separate but unequal

Nearly five years after the end of World War I, veteran Timothy Percy Patterson wrote to President Calvin Coolidge. “I served eighteen months in the World’s War. On the 11th day of Nov. 1918, on the Battlefield in France I heard much discussion about we being at peace. I beg to inform that I still have no peace.”

Patterson was one of nearly 400,000 African-American men who served in the U.S. military during World War I. Approximately 200,000 of these men were sent to Europe.

These same soldiers came of age in a society that sought to limit their right to vote and to segregate them into separate and unequal public facilities. After fighting the German army in Europe, African-American veterans found themselves confronting the racial violence of lynching and a resurgent Ku Klux Klan.

More than 40 years after Patterson wrote his protest letter, the federal government passed the Civil Rights Act of 1964 and the Voting Rights Act of 1965.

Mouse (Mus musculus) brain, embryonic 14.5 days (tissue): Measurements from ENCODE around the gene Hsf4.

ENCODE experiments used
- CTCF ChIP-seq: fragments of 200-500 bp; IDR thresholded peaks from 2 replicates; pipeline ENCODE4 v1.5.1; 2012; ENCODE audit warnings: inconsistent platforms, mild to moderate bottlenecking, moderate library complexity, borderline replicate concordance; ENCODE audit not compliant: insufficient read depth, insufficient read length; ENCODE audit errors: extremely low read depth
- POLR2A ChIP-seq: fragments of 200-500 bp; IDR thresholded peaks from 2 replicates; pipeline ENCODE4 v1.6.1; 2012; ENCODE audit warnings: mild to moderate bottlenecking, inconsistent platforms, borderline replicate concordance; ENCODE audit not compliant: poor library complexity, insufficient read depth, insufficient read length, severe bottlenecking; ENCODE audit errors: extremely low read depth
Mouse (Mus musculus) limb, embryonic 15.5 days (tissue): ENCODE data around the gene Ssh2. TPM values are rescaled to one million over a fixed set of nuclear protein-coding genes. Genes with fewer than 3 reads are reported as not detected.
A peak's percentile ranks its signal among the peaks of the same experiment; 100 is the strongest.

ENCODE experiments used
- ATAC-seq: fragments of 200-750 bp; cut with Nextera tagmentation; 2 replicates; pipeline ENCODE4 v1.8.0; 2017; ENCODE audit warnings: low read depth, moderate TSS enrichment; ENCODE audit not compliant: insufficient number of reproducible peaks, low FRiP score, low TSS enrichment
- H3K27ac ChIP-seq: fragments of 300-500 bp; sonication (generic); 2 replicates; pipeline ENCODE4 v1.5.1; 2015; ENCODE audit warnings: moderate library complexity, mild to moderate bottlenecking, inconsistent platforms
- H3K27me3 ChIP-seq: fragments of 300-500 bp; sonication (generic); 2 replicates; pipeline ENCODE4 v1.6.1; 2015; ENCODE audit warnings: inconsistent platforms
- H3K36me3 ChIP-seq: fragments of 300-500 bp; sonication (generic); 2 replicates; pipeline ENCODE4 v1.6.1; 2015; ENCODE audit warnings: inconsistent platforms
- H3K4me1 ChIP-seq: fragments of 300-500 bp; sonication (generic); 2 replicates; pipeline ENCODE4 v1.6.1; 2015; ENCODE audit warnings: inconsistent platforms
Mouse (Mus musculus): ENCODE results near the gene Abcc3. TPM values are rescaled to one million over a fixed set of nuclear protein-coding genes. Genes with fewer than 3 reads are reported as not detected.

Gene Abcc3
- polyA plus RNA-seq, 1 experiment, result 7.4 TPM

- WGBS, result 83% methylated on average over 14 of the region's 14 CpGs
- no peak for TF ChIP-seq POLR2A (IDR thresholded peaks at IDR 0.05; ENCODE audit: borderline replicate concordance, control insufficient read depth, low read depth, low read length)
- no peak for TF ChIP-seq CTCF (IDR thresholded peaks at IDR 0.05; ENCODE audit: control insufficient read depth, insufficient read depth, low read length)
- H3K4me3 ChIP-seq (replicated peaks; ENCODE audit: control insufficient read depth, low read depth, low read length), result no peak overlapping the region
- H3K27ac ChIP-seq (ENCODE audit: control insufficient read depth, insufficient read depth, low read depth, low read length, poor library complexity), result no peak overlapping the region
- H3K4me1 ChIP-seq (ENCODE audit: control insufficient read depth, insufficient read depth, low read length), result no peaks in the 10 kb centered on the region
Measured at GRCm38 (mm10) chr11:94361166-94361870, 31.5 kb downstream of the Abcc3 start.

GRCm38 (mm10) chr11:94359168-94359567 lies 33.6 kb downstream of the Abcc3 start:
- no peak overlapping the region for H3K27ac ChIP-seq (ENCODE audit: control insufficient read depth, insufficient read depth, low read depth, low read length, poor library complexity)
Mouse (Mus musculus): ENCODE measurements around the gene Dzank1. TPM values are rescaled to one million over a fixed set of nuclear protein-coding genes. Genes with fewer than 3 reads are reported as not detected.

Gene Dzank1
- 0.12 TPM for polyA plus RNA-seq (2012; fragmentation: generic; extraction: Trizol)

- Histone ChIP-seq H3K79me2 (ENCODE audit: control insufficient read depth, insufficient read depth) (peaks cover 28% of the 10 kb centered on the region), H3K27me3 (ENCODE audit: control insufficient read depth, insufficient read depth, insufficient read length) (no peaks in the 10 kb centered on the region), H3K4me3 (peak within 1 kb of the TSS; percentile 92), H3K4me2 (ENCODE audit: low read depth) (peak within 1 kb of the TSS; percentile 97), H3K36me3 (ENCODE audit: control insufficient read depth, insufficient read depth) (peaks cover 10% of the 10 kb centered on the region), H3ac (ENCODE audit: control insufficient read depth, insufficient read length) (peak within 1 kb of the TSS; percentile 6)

The passage of these laws was hastened by the non-violent demonstrations during the 1950s and early 1960s. Letters like that of Timothy Patterson’s remind us that this struggle has a long history that pre-dates the rise of the “modern” civil rights movement of the 1950s and 1960s.

See the letter in our digital catalog: http://1.usa.gov/1WCzQCX

Join the #RightsAndJustice conversation on May 20 at 1:30 pm ET! 

Racism, sexism, heterosexism, and class exploitation as systems of oppression all draw upon varying dimensions of this logic of segregation. Segregate people into boxes of ghettos, barrios, closets, and prisons, rank the boxes as being fundamentally separate and unequal, and keep the entire system intact by forbidding individuals to get to know one another as fully human beings.
—  Patricia Hill Collins